As for the national anthem? Until 2009, NFL players used to stay in their locker rooms when the national anthem was played. You’d think the players had stood on the sidelines since 1814, when the song was written, but in fact that is not the case. You’d also think that they were the first athletes to cause controversy around the anthem, but that isn’t true either, if you take Muhammad Ali, Tommie Smith, John Carlos and a host of other athletes into account. The opposition to the president’s words have come from players, coaches and NFL owners, many of whom are staunchly Republican. They get it. The president does not.
I understand that Trump is angry because it looks like the health scare law will lose, North Korea will not back down and his preferred candidate in the Alabama Republican Senate primary is behind in the polls. He’s not the first president to face multiple crises.
But he’s not helping himself or the country with his shameful responses.
It took a lot to get Arizona Senator John McCain to this point. He has put up with a lot of name calling from Donald Trump, but when it became clear that Donald Trump was okay with sexually abusing and groping women, the Arizona senator said that was the last straw.
McCain released the following statement, assuring voters that he and Cindy will not be pulling the lever for Trump in November.
“In addition to my well known differences with Donald Trump on public policy issues, I have raised questions about his character after his comments on Prisoners of War, the Khan Gold Star family, Judge Curiel and earlier inappropriate comments about women. Just this week, he made outrageous statements about the innocent men in the Central Park Five case.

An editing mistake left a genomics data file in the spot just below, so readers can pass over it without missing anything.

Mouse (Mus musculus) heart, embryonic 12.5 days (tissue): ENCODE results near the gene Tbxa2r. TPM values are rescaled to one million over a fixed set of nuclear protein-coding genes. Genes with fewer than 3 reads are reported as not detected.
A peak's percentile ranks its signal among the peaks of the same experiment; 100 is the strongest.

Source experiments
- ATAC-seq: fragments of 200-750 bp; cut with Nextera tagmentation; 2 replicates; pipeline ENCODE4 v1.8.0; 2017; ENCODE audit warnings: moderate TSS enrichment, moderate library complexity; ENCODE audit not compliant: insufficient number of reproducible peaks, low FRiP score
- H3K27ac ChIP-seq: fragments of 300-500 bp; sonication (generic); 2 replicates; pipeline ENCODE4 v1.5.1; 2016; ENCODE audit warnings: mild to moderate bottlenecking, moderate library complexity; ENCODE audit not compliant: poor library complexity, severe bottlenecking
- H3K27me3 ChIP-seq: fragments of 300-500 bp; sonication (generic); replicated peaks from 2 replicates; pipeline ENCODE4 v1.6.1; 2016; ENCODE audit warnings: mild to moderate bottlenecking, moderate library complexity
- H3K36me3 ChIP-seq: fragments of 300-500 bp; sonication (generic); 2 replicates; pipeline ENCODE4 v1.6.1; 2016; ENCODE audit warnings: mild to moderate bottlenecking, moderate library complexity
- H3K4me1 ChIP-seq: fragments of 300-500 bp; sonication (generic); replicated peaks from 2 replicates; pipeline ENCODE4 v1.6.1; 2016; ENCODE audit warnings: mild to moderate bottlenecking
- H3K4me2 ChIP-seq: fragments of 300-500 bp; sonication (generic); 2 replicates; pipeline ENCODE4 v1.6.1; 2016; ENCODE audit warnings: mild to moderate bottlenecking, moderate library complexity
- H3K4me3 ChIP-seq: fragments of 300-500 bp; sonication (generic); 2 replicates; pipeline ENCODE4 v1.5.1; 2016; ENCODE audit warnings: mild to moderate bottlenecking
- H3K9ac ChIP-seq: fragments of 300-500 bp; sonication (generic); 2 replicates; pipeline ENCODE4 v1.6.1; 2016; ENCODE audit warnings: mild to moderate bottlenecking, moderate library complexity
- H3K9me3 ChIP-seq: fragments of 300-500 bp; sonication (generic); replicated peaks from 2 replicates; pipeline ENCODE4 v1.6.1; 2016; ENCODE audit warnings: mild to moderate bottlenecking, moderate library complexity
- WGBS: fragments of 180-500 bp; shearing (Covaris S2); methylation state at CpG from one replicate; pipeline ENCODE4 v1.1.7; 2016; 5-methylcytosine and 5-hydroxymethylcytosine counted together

“As I said yesterday, there are no excuses for Donald Trump’s offensive and demeaning comments in the just released video; no woman should ever be victimized by this kind of inappropriate behavior. He alone bears the burden of his conduct and alone should suffer the consequences.
“I have wanted to support the candidate our party nominated. He was not my choice, but as a past nominee, I thought it was important I respect the fact that Donald Trump won a majority of the delegates by the rules our party set. I thought I owed his supporters that deference.
“But Donald Trump’s behavior this week, concluding with the disclosure of his demeaning comments about women and his boasts about sexual assaults, make it impossible to continue to offer even conditional support for his candidacy. Cindy, with her strong background in human rights and respect for women fully agrees with me on this.
“Cindy and I will not vote for Donald Trump. I have never voted for a Democratic presidential candidate and we will not vote for Hillary Clinton. We will write in the name of some good conservative Republican who is qualified to be President.”
Caroline McCain, the granddaughter of the 2008 Republican presidential nominee, John McCain, is a proud member of the “Never Trump” movement. In a post published by Medium, Caroline expressed her frustrations with the new leader of the Republican party, saying that Trump lost her support when he questioned her grandfather’s “war hero” status.
In a Medium post titled, “For this Republican, Never Trump means ‘I’m With Her,'” Caroline McCain writes that she became opposed to Trump last summer when he questioned her grandfather’s status as a war hero.
“I like people who weren’t captured,” Trump said at the time.
John McCain was held prisoner during the Vietnam War.